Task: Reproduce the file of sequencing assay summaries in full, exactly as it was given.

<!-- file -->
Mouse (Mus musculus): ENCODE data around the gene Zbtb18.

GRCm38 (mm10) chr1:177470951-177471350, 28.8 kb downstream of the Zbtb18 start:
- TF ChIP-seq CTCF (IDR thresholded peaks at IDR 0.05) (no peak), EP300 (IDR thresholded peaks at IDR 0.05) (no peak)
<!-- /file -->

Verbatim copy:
Mouse (Mus musculus): ENCODE data around the gene Zbtb18.

GRCm38 (mm10) chr1:177470951-177471350, 28.8 kb downstream of the Zbtb18 start:
- TF ChIP-seq CTCF (IDR thresholded peaks at IDR 0.05) (no peak), EP300 (IDR thresholded peaks at IDR 0.05) (no peak)